Q. Something has happened to the link back to my website that I put at the bottom of my comment.

A. There's an answer to this problem: please don't put links in your comments that aren't relevant to the entry. We'll just have to remove them. Instead, put a link to your site in your user profile.

Q. My link-free .sig lines keep disappearing too.

A. We aren't big on .sig lines either, though they're a lesser offense. Rationale: first, your name is already there in your message header. Repeating it a few lines later is redundant.

Second, .sig lines eat up vertical space to no good purpose. The more messages you can see at one time, the easier it is to understand how they relate to each other. Pointlessly using up vertical space reduces the number of messages per screen without conveying any benefit in return.

If your .sig lines keep disappearing, it's because the moderators are removing them. Please take the hint and stop using them, because deleting them is bleeping tedious.

Q. Are you changing people's comments in any other ways?

A. Not really. We'll occasionally fix HTML errors or zap duplicate comments, if we feel like doing it and have the time. Once in a while we'll remove excess line returns in order to conserve vertical space.

Q. There's an old comment of mine I want you to delete.

A. Drop us a note, if it's really important; but the default answer is "no."

Q. One of my comments has disappeared!

A. There are several possibilities. One is that we may be having technical problems. It never hurts to write and ask. Another possibility is that someone thought your comment would be better gone.

Q. I can't believe that Boing Boing, of all places, would be using censorship. What happened to freedom of speech?

A. Boing Boing is steadfast in its support of your freedom of speech. We believe that you, O Reader, should be able to have (or refuse to have) anything you want on your own website, as long as it doesn't deprive others of their rights. Yay, freedom of speech!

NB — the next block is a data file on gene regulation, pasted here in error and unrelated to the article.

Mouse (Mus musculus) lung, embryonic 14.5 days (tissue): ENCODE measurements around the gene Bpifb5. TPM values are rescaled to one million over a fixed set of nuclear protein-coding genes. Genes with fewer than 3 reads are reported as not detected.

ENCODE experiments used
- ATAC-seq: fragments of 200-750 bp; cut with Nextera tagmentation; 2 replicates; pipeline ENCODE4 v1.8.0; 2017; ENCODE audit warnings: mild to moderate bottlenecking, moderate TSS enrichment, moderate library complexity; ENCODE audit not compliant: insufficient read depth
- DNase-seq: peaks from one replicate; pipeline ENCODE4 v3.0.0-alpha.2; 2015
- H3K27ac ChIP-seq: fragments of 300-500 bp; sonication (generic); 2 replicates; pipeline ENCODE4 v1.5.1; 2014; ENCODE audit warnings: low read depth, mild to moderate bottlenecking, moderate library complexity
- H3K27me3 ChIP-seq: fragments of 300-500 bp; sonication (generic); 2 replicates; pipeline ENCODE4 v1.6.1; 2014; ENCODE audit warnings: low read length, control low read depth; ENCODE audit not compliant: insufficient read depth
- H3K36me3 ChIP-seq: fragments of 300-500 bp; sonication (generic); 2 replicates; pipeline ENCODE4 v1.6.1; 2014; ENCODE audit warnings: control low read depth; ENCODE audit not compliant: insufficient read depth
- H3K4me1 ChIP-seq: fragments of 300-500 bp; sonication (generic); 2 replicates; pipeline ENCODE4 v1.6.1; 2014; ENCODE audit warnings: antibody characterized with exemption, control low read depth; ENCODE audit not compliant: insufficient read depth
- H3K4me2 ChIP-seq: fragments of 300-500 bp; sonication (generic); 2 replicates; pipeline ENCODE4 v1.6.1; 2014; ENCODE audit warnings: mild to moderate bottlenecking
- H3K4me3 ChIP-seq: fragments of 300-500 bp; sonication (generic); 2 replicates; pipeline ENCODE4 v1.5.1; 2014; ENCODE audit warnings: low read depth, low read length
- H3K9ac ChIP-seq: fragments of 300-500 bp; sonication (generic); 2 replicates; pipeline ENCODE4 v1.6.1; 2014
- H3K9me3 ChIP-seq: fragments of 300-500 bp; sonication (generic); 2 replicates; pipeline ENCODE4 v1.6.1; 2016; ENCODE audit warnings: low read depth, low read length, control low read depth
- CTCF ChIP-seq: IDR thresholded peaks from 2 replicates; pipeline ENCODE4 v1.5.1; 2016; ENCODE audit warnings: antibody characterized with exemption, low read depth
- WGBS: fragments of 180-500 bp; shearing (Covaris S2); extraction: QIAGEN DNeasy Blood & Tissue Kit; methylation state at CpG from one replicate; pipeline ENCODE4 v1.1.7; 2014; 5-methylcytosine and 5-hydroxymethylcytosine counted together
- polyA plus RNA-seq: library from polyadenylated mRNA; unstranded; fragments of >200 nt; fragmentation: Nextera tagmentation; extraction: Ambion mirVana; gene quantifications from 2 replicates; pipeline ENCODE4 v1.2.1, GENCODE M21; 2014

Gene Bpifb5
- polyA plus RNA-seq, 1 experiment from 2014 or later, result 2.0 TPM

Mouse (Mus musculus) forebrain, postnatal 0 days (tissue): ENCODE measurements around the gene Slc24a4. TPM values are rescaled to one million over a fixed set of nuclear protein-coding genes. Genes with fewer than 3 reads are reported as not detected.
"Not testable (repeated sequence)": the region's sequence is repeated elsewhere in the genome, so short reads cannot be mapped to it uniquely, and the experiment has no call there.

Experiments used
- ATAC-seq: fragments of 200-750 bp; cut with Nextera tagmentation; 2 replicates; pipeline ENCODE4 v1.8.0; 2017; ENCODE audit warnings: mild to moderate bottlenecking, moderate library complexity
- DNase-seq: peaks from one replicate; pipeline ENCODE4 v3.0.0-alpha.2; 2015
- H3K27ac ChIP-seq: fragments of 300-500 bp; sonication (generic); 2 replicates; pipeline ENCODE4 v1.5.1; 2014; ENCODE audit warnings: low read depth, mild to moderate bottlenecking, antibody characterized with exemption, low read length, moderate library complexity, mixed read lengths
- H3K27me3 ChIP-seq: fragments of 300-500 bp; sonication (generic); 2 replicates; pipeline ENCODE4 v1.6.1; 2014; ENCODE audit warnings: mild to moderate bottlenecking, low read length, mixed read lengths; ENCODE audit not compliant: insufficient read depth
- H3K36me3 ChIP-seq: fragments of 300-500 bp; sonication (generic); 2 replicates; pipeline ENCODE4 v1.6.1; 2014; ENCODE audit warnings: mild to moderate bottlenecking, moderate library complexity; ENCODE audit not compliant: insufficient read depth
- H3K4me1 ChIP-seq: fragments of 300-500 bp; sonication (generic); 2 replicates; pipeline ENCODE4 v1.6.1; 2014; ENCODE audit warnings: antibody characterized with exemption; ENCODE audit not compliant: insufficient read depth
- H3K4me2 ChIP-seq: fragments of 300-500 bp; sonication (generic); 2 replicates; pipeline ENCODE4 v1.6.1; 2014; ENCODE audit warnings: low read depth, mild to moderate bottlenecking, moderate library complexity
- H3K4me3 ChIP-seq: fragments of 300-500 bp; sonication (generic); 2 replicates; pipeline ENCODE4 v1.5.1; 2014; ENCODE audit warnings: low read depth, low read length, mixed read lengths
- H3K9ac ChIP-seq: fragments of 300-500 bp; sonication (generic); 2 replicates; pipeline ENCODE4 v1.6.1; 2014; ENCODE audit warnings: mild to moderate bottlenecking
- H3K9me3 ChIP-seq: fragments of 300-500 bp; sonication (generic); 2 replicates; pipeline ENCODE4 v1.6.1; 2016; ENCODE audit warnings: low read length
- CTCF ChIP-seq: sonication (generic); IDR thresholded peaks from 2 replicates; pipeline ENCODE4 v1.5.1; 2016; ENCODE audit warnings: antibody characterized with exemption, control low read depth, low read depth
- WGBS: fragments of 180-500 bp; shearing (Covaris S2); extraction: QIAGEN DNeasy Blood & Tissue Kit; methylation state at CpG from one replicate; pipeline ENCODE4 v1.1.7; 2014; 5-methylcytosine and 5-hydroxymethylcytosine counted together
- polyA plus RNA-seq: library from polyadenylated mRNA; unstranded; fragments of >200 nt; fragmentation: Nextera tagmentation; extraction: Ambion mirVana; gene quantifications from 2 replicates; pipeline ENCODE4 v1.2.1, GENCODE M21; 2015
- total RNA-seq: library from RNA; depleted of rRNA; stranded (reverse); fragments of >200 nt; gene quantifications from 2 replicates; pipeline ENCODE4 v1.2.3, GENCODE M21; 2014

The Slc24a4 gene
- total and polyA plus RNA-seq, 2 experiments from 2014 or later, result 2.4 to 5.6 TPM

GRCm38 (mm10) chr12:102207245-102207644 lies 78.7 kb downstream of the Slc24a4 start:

By that same token, freedom of speech also means that the people who write and edit Boing Boing have the right to have (or refuse to have) anything they want on their own website. If one of the things they don't want is a comment that you have posted, they aren't depriving you of your freedom of speech. You're free to put that comment up on your own webpage.

Q. Why can't you just tell everyone to ignore the trolls?

A. Because they can't. Everyone automatically reads the text that's there. If it's nasty or unpleasant, they get a dose of that. If there's too much of it, they stop participating. There's far more internet discourse lost to trollage and casual rudeness than is ever lost to moderators.

Q. Isn't the moderator just enforcing compliance with her own political views?

A. Not at all. You couldn't reconstruct her personal views from a list of the times she's intervened in a discussion. The time she invented disemvowelling, it was so she could deal with a flaming leftist.

Q. Isn't the moderator just enforcing compliance with the Boing Boing party line?

A. There is no Boing Boing party line. The Boingers have varied political opinions.

Q. What's with all the [steampunk, outsider art, papercraft, other Boing Boing obsessions]?

A. One or more of the Boingers likes it.

Q. Aiiiiiiieeeeeeeeee! Boing Boing has advertising! Doesn't that mean you've become hopelessly corrupt?

A. You mean, unduly influenced by whatever advertisers are the source of the site's revenue? Don't worry about it. Boing Boing's editorial content is unaffected by its ads.

Q. But--but--those people are giving them money! How can they not be affected?

A. (The moderator speaks solo: "In order for the Boingers to be unduly influenced by who advertises on their site, they'd first have to reliably remember who those advertisers are. Trust me: this is not an issue.")

Q. But you take ads from Microsoft!!! Aren't they the root of all evil?

A. This is rank Manichaeanism. Go lie down with a cool wet cloth on your forehead until you feel better.

Q. The moderator disemvowelled one of my comments, supposedly because I had violated some rule of debate. Doesn't that just mean she doesn't agree with me?

A. No. Online discussions are not formal debates, but the usual rules for what constitutes valid argument and legitimate rebuttal, and who's responsible for proving what, still apply. They are independent of content.

Q. I thought I was being reasonably polite when I got into an argument with Bonzo, but two of my comments got removed entirely, and he just had a couple of paragraphs disemvowelled. Why me? Why not him?

A. There are many possibilities. The biggest one is that you were insufficiently polite. In the heat of an argument, your own remarks are going to seem more justifiable, and Bonzo's arguments are going to seem shabbier and more malicious. This temporary distortion is best addressed by being more polite than you think should be necessary.